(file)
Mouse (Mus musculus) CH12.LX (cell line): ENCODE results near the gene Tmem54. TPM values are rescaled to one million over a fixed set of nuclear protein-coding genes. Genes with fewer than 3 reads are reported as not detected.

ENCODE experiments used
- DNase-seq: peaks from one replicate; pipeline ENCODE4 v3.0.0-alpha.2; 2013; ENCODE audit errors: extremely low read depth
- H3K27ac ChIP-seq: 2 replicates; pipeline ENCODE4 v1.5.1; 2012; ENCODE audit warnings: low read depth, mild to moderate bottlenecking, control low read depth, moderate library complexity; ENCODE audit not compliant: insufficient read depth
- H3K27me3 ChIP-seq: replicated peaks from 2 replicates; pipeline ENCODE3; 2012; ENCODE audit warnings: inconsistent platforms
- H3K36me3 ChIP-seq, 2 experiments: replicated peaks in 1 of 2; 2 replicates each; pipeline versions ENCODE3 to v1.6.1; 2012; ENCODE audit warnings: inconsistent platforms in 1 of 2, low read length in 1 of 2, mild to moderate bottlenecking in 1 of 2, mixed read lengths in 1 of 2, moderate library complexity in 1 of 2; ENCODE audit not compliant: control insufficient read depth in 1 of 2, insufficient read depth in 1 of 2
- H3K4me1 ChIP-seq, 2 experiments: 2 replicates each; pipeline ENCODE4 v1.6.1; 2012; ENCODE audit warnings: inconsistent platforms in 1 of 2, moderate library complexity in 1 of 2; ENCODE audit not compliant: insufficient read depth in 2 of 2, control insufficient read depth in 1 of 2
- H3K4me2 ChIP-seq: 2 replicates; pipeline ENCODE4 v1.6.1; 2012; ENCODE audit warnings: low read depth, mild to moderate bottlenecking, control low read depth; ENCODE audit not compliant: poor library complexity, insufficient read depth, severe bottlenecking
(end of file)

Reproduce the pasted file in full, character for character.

Mouse (Mus musculus) CH12.LX (cell line): ENCODE results near the gene Tmem54. TPM values are rescaled to one million over a fixed set of nuclear protein-coding genes. Genes with fewer than 3 reads are reported as not detected.

ENCODE experiments used
- DNase-seq: peaks from one replicate; pipeline ENCODE4 v3.0.0-alpha.2; 2013; ENCODE audit errors: extremely low read depth
- H3K27ac ChIP-seq: 2 replicates; pipeline ENCODE4 v1.5.1; 2012; ENCODE audit warnings: low read depth, mild to moderate bottlenecking, control low read depth, moderate library complexity; ENCODE audit not compliant: insufficient read depth
- H3K27me3 ChIP-seq: replicated peaks from 2 replicates; pipeline ENCODE3; 2012; ENCODE audit warnings: inconsistent platforms
- H3K36me3 ChIP-seq, 2 experiments: replicated peaks in 1 of 2; 2 replicates each; pipeline versions ENCODE3 to v1.6.1; 2012; ENCODE audit warnings: inconsistent platforms in 1 of 2, low read length in 1 of 2, mild to moderate bottlenecking in 1 of 2, mixed read lengths in 1 of 2, moderate library complexity in 1 of 2; ENCODE audit not compliant: control insufficient read depth in 1 of 2, insufficient read depth in 1 of 2
- H3K4me1 ChIP-seq, 2 experiments: 2 replicates each; pipeline ENCODE4 v1.6.1; 2012; ENCODE audit warnings: inconsistent platforms in 1 of 2, moderate library complexity in 1 of 2; ENCODE audit not compliant: insufficient read depth in 2 of 2, control insufficient read depth in 1 of 2
- H3K4me2 ChIP-seq: 2 replicates; pipeline ENCODE4 v1.6.1; 2012; ENCODE audit warnings: low read depth, mild to moderate bottlenecking, control low read depth; ENCODE audit not compliant: poor library complexity, insufficient read depth, severe bottlenecking